I’m engaged! Now what?!?

Congratulations!!  You’ve found the person you want to spend the rest of your life with and now you get to plan the wedding of your dreams.  Some people have been planning their wedding since they were 13 (e.g. me).  For others, the idea of planning such an event gives them hives (e.g. my best friend).  No matter where you fall on the wedding planning spectrum, there are a few things you need to figure out first.


Budget

The number one thing you want to do is figure out a budget.  Not exactly the most glamorous part of wedding planning, but an absolute necessity.  Most of us would love to have an over-the-top, extravagant wedding that our friends and family are talking about for years to come; but for many of us, that is not a reality.  While, traditionally, the bride’s parents paid for the bulk of the wedding, times have changed and now both sets of parents and even the couple themselves are pitching in.  Talk to your families and see what, if anything, they are willing to contribute.

Once you have a total budget, use an online budget calculator to help you estimate how much of your budget should be spent on each part of your wedding.  No budget calculator is exact and it can definitely be adjusted for what you care about the most.  As vendors are booked, make sure you continue to fill in your budget to see if you’re sticking with it or going over.

Keep in mind that it is EASY to go over your budget!  When filling out your budget, it’s a good idea to leave a miscellaneous or slush fund of about 5% of your total budget for any vendors you might go a little over on.  This way, you won’t destroy your entire budget because you found an amazing photographer that’s out of your price range.


Guest List

The next thing you’ll want to start working on is your guest list.  This doesn’t need to be a final list at this point, but you’ll need to have an estimate for when you begin looking at venues.  You don’t want to book the perfect venue, then realize that your guest list is far beyond its capacity.  On the other hand, if you’re planning a small wedding, keep in mind that some venues have minimums that you may have trouble reaching.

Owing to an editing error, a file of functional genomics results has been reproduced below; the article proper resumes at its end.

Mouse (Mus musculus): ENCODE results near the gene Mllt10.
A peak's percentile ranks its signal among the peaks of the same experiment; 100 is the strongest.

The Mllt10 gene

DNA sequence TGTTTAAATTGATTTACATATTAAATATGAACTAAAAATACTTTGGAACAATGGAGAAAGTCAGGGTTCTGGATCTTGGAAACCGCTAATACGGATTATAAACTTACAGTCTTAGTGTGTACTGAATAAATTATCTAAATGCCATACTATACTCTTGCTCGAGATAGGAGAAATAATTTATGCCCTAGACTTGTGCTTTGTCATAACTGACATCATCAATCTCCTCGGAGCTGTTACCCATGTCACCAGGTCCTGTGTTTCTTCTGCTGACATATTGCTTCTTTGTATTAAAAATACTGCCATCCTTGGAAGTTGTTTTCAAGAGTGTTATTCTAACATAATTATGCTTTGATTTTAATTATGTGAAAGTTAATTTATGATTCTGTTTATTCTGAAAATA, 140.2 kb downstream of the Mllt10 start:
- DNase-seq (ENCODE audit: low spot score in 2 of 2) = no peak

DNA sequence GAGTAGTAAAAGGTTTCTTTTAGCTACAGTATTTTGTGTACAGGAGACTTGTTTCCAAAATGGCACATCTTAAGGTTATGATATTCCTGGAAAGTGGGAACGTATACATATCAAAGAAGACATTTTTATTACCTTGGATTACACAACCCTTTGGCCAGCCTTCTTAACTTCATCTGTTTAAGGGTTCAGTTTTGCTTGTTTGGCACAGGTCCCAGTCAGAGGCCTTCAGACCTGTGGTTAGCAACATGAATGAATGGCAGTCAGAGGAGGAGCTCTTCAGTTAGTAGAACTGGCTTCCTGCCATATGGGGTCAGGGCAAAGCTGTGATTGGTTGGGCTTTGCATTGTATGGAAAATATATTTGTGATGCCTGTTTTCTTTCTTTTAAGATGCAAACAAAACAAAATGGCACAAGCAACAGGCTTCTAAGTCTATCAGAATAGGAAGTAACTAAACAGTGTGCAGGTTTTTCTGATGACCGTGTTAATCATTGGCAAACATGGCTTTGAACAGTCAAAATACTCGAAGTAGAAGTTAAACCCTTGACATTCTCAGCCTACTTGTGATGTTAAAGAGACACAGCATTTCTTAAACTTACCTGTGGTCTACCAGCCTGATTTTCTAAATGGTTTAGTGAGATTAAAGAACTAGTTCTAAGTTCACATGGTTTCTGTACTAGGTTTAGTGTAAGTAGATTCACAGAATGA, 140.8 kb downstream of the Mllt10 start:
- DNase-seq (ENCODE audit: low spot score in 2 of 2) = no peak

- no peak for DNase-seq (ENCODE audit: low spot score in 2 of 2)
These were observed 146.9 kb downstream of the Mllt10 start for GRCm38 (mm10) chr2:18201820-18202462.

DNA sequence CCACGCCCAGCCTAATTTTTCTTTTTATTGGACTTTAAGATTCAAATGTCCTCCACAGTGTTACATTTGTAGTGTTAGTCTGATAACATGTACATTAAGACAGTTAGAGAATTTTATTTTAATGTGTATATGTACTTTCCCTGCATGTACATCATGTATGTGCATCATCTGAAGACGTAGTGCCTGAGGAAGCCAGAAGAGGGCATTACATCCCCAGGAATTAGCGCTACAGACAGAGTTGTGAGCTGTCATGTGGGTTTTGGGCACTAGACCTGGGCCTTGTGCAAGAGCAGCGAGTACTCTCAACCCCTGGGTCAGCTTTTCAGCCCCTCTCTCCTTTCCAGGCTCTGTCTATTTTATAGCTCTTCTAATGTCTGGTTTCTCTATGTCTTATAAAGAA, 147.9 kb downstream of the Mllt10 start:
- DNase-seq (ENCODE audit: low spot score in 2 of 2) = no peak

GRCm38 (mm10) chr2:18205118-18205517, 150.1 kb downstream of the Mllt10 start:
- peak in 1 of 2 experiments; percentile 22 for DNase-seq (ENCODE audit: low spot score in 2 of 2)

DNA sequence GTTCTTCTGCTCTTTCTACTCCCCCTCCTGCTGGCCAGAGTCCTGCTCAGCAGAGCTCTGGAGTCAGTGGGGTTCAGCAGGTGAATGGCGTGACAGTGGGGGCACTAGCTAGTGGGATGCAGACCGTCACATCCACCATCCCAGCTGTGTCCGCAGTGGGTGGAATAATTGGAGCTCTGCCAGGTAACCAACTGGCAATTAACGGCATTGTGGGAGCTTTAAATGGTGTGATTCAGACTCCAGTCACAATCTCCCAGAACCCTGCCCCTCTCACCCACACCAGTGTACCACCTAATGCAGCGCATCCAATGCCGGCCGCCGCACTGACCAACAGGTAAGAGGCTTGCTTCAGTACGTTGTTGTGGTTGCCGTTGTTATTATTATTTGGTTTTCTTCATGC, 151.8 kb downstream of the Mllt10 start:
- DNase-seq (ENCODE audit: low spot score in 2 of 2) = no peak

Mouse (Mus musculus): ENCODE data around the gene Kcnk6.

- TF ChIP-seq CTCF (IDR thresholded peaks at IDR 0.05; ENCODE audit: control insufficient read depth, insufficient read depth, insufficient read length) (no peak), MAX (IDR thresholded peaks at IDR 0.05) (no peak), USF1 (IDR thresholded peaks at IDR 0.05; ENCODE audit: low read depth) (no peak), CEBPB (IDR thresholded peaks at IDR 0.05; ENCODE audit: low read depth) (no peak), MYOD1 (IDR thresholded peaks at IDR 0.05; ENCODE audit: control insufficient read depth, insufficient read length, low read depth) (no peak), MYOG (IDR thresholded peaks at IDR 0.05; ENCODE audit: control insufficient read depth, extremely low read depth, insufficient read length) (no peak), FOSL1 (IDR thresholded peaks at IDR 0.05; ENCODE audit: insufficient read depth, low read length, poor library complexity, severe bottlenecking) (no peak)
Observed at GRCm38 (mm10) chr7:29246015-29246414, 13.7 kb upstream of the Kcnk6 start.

There are a few things to keep in mind with your guest list.  The more guests you invite, the higher your reception expenses tend to be.  More guests mean more food, favors, linens, etc.  Obviously not everyone you invite will come.  Take into account the time of year and if it’s a holiday weekend, but you can assume that, on average, 75-80% of the guests you invite will say they are coming.


First Vendor

Once you have your budget figured out and your guest list estimated, you can start in one of two places: planner or venue.  If you know that you want (and have the budget for) a planner/coordinator to help you throughout the entire process, you can start there.  They’ll be able to make recommendations for venues (and all of your other vendors) based on your budget, style, and guest count.

Even if you intend on hiring a planner, some venues are all-inclusive or include one in their packages, so you may not need to find your own.  A great place to start your search for venues is online.  There are tons of wedding planning websites (The Knot, WeddingWire, etc.) and blogs (Woodlands Bride, Rustic Bride, etc.) to help get your search started.  It’s also a good idea to talk to your married friends that have a similar style.  Even if you don’t want to get married at the same venue they did, they probably looked at several and can save you some time on your search.

If you find a venue you like, but they don’t have pricing on their website, e-mail or call and they should be able to give you at least estimated pricing so you know if it fits into your budget or not.  You don’t want to go visit a venue, fall in love, then realize it’s double (or more) what your budget is.


Get Planning

The venue you choose will typically propel your planning into full gear.  Now you know the space you need to fill and what vendors you still need to find.  Most venues can provide a list of vendors that they work with for anything they aren’t providing.  Even if they don’t, you can always go online and to your married friends.  It’s also a good idea to read reviews of vendors you are considering using.  If you can’t get word of mouth referrals from your friends or family, reviews from other brides are the next best thing.


Happy Planning!

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